In general in telephony apps, you will interact in two ways with the caller.
1) You will speak to the user, giving them information or instructions
2) You will ask the user for more information
Of course, there are other methods of interaction such as transferring the user, but for now I will focus on the basics. Of these two ways to interact, the second is more complicated and will be dealt with in a series of blogs later. Today we will discuss speaking to the user.
The object responsible for speaking to the user is the ISynthesizer object. This object is conveniently placed as a member of the ITelephonySession object, which as you may remember is a member of the IApplicationHost object passed to IHostedSpeechApplication.Start. This makes it very easy to access so once the call is accepted or opened, you can begin speaking to the user.
The main method for speaking to the user is the SpeakAsync method. This has several overloads, several of which are not entirely straightforward.
In general, the most common overload is
Host.TelephonySession.Synthesizer.SpeakAsync(“text to play”, SynthesisTextFormat);
This method takes the text to play, followed by a SynthesisTextFormat enumeration that specifies how the text should be interpreted. There are several possible values for this.
SynthesisTextFormat.PlainText – Use this if you know that the entire prompt should be played in TTS. For those who are not familiar with TTS it stands for “Text To Speech” and means the engine will try to pronounce the text itself. In most telephony applications, you will want to prerecord many of the prompts so they are easier to understand and more “friendly” to the caller.
SynthesisTextFormat.Ssml – Use this to pass SSML to the engine, which will be passed to the prompt engine. This will allow you to use prompts that have been prerecorded in the Recording and Editing Studio and built into .prompts files. An example simple SSML would be:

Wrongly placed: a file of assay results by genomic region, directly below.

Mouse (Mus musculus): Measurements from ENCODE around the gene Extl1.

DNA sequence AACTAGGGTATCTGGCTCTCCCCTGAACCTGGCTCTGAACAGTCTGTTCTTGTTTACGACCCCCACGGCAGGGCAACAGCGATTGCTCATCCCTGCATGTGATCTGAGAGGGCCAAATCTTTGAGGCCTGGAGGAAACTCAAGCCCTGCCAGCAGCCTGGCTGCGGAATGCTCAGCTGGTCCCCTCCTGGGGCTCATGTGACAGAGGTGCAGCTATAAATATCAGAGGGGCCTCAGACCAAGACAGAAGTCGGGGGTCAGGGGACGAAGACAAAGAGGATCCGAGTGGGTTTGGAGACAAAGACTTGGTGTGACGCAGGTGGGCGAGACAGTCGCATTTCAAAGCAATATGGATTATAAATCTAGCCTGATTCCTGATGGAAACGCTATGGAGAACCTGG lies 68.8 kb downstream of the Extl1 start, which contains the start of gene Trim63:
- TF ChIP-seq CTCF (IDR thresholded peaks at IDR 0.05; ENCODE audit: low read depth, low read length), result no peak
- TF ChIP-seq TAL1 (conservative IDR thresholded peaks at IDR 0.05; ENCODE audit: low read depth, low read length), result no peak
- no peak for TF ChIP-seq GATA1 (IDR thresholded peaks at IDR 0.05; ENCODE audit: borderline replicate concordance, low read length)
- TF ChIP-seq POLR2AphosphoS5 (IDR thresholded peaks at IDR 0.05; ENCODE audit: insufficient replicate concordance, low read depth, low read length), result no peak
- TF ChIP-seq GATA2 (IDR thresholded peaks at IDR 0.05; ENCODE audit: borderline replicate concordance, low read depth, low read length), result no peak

Here, we specify which database (.prompts file) to use with the peml:database tag and then the string to play. Note that spacing here is readability only and is not necessary in code. If the prompt is contained within an extraction in the prompt database, the corresponding wave file will be played. If it is not contained within the prompt database, the prompt will be played as TTS. One pain point when working with this is the string must match the extraction exactly – including spacing and punctuation. This can sometimes make it painful to get a prompt to play.
SynthesisTextFormat.WaveAudio – This indicates that we have passed in the path to a wave file. Note that the type of the wave file (ulaw or alaw) must match the audio type used by the synthesizer.
So we have now covered how to play a basic prompt. There is of course a lot more that you can do with prompts, which we will cover shortly.